Pregnancy is already a physically and emotionally tasking time. A mother’s body is visibly changing, gaining weight, changing shape, and discovering new, unwanted marks. None of that is easy to watch happen, no matter your pre-pregnancy starting weight.

Aside from physical changes, there are the hormonal and emotional. A mother’s body is adapting to creating new life in her womb, drawing on vital nutrients for her growing baby, and changing hormones to promote the baby’s growth. One minute you are bright and cheery, and then the end of Toy Story 3 comes along, and you are crying a bucket of tears, even though you know the aliens save the day.

Now throw in someone’s insensitive or poorly timed pregnancy shaming comments. Do you think they will go over well? The answer is no.

Pregnancy shaming affects mental health. This is a photo of the word NOPE on a piece of paper pinned to a corkboard.

Whether it’s because of family size or other things in your life, pregnancy shaming is harmful. It has a stressful effect on a mother’s mental and emotional health. The insensitive comments harming the mother, triggering stress and anxiety, are also hurting the baby.

Maternal stress during pregnancy increases the risk of the child having a range of altered neurodevelopmental outcomes.

—Vivette Glover, MA, PhD, DSc

What to do when facing pregnancy shaming.

As much as I’d love to tell you to answer each one with a witty comment (I will provide a few at the end!), it is much more important to choose the high road at times and consider the motive behind the comment.

Pregnancy shaming can come in all forms. This is a photo of a woman with her back to the camera with many others holding callout bubbles around her.

Some comments come from family and friends being interested in your future family plans. Your relationship with each person will help you determine if their words came from a place of selfishness or genuine love and concern.

Then you can choose your route of response. You can be honest with people with whom you have a close relationship. If you struggle with weight or infertility, they’ll be understanding. If it is someone you aren’t close to but are still related to or interact with regularly, it will benefit you to respond with a polite or even funny answer.

If a complete stranger says something that is outright rude, I suggest responding in one of two ways. “That was rude.” or my southern favorite, “Bless your heart.” Leave it at that and walk away. Your time is valuable, and it would be better spent talking to a brick wall than explaining your choices to someone who can’t make good choices about what is appropriate to say or not say to a stranger.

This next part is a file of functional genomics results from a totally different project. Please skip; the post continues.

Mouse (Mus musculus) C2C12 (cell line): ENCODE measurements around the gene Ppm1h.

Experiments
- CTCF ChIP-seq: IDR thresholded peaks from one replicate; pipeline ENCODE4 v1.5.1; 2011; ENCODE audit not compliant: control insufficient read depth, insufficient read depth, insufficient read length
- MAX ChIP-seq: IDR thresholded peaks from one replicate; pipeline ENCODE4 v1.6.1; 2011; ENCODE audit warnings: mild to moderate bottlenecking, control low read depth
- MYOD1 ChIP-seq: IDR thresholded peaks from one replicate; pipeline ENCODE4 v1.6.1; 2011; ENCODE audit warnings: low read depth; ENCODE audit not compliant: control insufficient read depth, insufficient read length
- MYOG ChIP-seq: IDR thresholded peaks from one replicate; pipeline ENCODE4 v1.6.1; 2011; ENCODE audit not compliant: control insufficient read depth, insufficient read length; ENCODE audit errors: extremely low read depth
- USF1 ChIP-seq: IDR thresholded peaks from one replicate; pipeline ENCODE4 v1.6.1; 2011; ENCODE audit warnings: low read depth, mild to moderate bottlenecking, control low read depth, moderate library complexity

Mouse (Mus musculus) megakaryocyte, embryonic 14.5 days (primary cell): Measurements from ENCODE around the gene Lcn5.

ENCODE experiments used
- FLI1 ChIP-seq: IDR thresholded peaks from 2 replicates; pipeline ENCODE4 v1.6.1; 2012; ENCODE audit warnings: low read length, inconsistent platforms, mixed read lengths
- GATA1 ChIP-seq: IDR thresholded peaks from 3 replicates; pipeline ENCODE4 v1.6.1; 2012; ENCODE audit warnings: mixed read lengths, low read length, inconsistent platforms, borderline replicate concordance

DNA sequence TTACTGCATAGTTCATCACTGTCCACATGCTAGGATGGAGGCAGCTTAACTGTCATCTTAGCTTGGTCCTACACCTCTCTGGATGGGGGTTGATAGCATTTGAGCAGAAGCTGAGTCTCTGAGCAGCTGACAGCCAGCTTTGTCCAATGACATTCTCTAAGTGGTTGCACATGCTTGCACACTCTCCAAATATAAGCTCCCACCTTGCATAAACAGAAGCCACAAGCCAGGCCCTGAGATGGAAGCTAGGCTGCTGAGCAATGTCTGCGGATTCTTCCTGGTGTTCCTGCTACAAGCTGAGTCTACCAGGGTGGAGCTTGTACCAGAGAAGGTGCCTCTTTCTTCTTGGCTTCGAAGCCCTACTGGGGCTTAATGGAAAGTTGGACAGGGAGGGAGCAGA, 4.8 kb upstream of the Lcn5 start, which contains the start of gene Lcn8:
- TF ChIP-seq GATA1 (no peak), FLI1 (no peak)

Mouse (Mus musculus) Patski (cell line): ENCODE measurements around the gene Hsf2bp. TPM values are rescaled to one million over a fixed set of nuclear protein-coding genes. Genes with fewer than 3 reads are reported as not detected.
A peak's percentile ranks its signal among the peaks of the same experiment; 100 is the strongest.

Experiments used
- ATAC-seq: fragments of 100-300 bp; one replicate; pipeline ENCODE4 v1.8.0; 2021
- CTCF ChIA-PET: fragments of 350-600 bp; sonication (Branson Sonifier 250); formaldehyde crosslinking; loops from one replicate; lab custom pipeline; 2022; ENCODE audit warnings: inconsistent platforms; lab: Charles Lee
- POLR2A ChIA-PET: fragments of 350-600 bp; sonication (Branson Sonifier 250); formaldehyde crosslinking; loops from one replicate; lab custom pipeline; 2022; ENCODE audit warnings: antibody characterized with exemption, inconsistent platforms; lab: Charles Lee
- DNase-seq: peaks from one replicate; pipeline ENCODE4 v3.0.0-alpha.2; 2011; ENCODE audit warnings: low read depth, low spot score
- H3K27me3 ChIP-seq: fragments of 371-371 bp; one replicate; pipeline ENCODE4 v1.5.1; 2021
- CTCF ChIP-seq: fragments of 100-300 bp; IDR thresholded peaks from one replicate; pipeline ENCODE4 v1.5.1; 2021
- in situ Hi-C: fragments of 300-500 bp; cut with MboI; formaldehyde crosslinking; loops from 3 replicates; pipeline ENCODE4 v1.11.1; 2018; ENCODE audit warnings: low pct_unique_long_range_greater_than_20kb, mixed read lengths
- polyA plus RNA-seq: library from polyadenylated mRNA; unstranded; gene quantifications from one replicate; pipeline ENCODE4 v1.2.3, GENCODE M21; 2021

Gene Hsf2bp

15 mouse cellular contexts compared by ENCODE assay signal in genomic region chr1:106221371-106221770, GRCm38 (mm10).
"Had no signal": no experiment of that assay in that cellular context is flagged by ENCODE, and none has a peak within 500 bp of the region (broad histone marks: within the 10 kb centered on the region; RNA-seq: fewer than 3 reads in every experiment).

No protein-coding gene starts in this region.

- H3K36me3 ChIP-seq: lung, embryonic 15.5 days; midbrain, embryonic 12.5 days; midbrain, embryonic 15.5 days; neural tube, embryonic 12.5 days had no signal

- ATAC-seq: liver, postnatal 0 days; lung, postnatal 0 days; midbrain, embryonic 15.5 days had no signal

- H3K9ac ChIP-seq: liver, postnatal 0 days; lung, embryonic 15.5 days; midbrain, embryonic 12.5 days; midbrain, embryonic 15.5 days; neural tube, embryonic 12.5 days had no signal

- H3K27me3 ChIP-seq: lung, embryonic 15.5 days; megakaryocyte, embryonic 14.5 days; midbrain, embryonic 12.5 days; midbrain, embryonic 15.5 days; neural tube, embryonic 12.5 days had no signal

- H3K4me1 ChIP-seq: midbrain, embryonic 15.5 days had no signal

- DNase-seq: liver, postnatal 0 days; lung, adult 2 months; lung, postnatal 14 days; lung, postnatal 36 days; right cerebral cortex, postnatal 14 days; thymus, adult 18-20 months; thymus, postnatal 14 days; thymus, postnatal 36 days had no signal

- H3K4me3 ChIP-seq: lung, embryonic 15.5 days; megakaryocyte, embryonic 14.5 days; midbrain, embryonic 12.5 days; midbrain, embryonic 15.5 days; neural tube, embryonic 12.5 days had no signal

Ignore pregnancy shaming from others. This is a photo of a coffee cup that says, "SORRY NOT SORRY."

Do not ever feel like you have to explain yourself, especially to strangers or people who do not truly care about you or your life. If helping someone understand your decision or your circumstances is your goal, it may require some self-disclosure, which isn’t always a bad thing. Raising awareness of issues can help mitigate any future shaming comments someone might make about another mother.

Here’s a handful of fun comebacks for stupid pregnancy shaming comments:

You know how that happens, right?

  • Yes, we do, and it’s pretty fun!
  • We still haven’t figured that one out. Can you explain it in detail?

You’ve got a lot of kids.

  • You know you get trophies when you’re good at something.
  • It’s not a lot compared to all the practice it took to get them here.

You’re having more kids?

  • Yes, well, we thought the world needed more good people and fewer jerks, so we decided to help the cause.
  • We plan to keep going until we get an ugly one.

So when will you have another one?

  • You know what they say, practice makes perfect!
  • Nine months from conception.

You look really big for only being that far along.

  • I know, right? It’s like I’m growing a whole other person in there.
  • I didn’t realize you were an OB now.

You’ll regret not having more children.

  • Kind of like how you regret saying that comment?
  • Thank you! I absolutely 100% never considered that.

Stand tall, moms and dads.

Stand tall through pregnancy shaming! This is a photo showing the silhouette of a man and a woman happily jumping in the air with the sunset behind them.

I see you, momma! You and your spouse are real parents whether you have one kid, ten kids, or have suffered a miscarriage or death of a child. Having any number of children poses its own challenges, and catching pregnancy shaming from others shouldn’t be one of them.

Please remember, it is not ok for someone to tell you how many kids you should or shouldn’t have. Having children is a matter of love and family, not population and resources.

When I was young and naive, I said stupid comments to friends concerning their desire to have more children. I’m sorry for not knowing better. Now I do, and I want others to know and do better too.

So what was one of the dumbest things said to you during pregnancy or just when you were out with your little ones? Did you have a good comeback handy, or did you let it go in one ear and out the other, only to dwell on later (like so many of us do)? Let us know in the comments below!